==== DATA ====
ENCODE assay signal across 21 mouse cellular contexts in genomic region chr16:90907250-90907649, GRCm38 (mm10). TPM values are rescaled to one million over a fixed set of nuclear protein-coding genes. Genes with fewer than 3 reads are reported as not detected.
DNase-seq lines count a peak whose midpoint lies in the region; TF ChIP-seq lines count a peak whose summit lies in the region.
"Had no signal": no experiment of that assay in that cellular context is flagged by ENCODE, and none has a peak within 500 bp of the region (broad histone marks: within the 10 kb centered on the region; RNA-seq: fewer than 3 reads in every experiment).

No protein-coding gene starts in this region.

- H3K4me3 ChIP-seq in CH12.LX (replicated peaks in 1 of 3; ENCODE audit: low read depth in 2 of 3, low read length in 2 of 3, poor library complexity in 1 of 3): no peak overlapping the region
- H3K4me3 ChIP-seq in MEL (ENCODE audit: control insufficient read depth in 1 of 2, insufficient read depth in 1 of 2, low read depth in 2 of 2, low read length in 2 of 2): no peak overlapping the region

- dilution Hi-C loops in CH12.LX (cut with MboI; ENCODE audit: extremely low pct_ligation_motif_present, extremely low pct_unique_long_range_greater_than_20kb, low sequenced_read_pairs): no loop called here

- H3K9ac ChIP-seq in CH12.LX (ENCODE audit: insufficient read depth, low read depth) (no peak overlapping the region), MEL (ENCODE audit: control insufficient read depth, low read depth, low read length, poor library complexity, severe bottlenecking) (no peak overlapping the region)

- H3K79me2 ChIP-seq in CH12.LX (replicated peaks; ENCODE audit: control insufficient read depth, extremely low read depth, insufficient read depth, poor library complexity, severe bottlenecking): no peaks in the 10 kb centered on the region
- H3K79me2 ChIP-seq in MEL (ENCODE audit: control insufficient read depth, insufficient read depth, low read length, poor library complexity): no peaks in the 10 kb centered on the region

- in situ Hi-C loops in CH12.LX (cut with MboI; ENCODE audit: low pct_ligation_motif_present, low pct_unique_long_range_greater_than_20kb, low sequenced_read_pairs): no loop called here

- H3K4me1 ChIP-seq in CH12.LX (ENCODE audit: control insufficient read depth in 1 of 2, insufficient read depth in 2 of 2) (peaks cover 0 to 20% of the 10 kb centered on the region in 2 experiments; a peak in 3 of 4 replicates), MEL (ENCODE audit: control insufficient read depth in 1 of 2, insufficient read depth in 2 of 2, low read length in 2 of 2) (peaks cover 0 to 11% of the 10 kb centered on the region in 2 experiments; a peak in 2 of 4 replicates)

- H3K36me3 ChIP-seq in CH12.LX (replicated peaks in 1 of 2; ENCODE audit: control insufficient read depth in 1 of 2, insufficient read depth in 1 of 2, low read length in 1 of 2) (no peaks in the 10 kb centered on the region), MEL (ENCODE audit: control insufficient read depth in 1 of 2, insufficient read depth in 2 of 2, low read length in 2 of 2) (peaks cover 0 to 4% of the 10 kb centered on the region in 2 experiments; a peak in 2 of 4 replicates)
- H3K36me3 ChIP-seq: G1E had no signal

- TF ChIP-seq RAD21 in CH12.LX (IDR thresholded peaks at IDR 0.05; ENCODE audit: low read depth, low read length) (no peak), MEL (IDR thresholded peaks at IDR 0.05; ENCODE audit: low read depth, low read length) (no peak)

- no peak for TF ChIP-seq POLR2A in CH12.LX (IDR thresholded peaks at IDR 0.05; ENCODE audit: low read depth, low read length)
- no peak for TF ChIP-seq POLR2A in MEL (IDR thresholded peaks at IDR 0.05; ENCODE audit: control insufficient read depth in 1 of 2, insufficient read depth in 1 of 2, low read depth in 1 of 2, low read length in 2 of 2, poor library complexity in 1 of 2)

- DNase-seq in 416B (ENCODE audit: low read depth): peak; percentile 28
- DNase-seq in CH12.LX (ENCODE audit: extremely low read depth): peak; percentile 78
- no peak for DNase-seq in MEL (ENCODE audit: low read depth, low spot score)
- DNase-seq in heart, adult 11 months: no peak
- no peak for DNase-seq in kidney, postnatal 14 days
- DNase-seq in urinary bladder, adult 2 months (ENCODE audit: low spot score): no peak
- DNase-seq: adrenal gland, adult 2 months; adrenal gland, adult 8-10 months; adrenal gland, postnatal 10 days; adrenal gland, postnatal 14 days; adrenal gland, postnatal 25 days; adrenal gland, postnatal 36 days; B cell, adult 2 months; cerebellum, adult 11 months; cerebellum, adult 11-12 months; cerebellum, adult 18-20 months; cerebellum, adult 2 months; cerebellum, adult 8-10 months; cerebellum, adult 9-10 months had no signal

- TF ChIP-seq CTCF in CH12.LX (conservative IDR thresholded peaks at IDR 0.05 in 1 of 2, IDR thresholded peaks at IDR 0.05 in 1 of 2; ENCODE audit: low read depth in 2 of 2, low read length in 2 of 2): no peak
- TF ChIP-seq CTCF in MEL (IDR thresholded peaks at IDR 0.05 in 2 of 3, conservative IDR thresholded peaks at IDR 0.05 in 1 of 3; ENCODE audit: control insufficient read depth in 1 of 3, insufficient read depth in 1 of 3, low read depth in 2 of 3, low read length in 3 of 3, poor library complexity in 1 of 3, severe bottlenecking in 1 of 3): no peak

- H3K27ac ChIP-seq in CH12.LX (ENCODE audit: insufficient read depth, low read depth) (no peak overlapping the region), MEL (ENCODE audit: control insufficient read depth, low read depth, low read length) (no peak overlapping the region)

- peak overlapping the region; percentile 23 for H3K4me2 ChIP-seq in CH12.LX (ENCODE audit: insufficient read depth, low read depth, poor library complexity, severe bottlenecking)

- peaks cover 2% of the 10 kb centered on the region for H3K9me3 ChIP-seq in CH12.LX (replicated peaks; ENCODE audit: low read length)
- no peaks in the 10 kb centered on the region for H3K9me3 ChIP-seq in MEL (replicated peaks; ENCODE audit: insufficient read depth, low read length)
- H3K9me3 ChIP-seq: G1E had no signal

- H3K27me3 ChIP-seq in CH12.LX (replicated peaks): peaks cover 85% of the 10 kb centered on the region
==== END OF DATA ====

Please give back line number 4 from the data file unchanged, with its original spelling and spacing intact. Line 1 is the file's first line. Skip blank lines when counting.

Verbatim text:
No protein-coding gene starts in this region.